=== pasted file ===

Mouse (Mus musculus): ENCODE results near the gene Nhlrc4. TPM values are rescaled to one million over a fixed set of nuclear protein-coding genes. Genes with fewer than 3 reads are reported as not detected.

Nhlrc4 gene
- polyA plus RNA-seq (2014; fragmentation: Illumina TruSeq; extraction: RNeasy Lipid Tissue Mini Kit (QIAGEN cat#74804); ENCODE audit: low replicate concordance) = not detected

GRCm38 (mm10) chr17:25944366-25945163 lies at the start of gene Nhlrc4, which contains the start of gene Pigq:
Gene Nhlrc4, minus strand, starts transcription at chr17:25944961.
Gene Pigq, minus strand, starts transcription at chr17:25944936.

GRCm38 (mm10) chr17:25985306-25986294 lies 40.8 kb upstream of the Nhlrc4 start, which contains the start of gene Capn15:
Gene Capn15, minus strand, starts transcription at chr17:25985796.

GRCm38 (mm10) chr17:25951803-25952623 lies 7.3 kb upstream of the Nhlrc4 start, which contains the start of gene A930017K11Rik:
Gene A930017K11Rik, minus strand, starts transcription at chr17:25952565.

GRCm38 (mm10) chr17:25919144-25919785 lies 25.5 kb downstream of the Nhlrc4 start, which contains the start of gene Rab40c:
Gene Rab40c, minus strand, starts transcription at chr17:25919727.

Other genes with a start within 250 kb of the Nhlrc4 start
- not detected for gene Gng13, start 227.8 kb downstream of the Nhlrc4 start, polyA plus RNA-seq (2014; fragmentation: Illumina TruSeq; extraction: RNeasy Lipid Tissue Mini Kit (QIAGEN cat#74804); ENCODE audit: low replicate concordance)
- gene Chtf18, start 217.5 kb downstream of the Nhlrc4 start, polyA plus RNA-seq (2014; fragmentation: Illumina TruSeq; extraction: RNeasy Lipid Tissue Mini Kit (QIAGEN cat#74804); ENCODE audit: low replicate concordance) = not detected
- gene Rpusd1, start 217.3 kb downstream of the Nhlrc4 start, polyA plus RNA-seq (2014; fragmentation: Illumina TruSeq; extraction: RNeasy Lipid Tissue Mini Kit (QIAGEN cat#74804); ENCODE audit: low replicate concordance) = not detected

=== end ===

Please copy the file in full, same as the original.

Mouse (Mus musculus): ENCODE results near the gene Nhlrc4. TPM values are rescaled to one million over a fixed set of nuclear protein-coding genes. Genes with fewer than 3 reads are reported as not detected.

Nhlrc4 gene
- polyA plus RNA-seq (2014; fragmentation: Illumina TruSeq; extraction: RNeasy Lipid Tissue Mini Kit (QIAGEN cat#74804); ENCODE audit: low replicate concordance) = not detected

GRCm38 (mm10) chr17:25944366-25945163 lies at the start of gene Nhlrc4, which contains the start of gene Pigq:
Gene Nhlrc4, minus strand, starts transcription at chr17:25944961.
Gene Pigq, minus strand, starts transcription at chr17:25944936.

GRCm38 (mm10) chr17:25985306-25986294 lies 40.8 kb upstream of the Nhlrc4 start, which contains the start of gene Capn15:
Gene Capn15, minus strand, starts transcription at chr17:25985796.

GRCm38 (mm10) chr17:25951803-25952623 lies 7.3 kb upstream of the Nhlrc4 start, which contains the start of gene A930017K11Rik:
Gene A930017K11Rik, minus strand, starts transcription at chr17:25952565.

GRCm38 (mm10) chr17:25919144-25919785 lies 25.5 kb downstream of the Nhlrc4 start, which contains the start of gene Rab40c:
Gene Rab40c, minus strand, starts transcription at chr17:25919727.

Other genes with a start within 250 kb of the Nhlrc4 start
- not detected for gene Gng13, start 227.8 kb downstream of the Nhlrc4 start, polyA plus RNA-seq (2014; fragmentation: Illumina TruSeq; extraction: RNeasy Lipid Tissue Mini Kit (QIAGEN cat#74804); ENCODE audit: low replicate concordance)
- gene Chtf18, start 217.5 kb downstream of the Nhlrc4 start, polyA plus RNA-seq (2014; fragmentation: Illumina TruSeq; extraction: RNeasy Lipid Tissue Mini Kit (QIAGEN cat#74804); ENCODE audit: low replicate concordance) = not detected
- gene Rpusd1, start 217.3 kb downstream of the Nhlrc4 start, polyA plus RNA-seq (2014; fragmentation: Illumina TruSeq; extraction: RNeasy Lipid Tissue Mini Kit (QIAGEN cat#74804); ENCODE audit: low replicate concordance) = not detected